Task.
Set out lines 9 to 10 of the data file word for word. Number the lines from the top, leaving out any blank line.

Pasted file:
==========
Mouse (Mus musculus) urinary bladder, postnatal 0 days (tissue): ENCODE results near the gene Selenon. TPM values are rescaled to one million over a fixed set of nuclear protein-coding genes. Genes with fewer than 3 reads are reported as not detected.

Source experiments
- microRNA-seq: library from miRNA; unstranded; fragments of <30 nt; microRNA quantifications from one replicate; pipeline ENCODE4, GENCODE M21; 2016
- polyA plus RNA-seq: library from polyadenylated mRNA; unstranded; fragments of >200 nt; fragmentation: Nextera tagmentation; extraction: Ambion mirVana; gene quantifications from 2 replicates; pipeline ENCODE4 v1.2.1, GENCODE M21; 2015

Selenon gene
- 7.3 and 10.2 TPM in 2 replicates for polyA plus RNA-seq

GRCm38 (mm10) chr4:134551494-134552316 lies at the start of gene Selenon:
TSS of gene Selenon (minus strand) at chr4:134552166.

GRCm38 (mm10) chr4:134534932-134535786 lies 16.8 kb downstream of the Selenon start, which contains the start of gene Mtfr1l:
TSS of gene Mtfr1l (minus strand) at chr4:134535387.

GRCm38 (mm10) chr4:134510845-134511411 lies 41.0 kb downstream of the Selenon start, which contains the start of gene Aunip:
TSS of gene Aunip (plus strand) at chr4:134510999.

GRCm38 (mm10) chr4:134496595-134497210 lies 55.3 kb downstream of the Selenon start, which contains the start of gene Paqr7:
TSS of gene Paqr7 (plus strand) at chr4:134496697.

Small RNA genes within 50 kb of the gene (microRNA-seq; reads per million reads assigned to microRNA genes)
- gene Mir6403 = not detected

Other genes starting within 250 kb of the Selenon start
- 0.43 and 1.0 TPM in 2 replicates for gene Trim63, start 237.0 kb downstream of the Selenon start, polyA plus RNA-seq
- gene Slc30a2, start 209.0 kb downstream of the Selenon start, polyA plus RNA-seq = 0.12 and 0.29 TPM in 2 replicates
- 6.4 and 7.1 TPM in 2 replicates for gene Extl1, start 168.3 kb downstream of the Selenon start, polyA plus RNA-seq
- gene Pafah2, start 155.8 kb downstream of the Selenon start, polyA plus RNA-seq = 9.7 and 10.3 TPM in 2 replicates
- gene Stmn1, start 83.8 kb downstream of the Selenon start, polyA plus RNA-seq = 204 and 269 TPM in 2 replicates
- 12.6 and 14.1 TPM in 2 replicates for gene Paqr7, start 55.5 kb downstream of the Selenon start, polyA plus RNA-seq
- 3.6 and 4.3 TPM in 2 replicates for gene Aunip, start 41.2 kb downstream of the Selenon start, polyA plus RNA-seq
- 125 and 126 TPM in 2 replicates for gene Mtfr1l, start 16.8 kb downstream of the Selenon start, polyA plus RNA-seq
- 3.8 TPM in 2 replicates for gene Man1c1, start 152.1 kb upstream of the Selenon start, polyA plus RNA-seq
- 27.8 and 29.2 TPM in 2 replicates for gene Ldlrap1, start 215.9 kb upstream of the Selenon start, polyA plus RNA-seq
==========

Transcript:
GRCm38 (mm10) chr4:134534932-134535786 lies 16.8 kb downstream of the Selenon start, which contains the start of gene Mtfr1l:
TSS of gene Mtfr1l (minus strand) at chr4:134535387.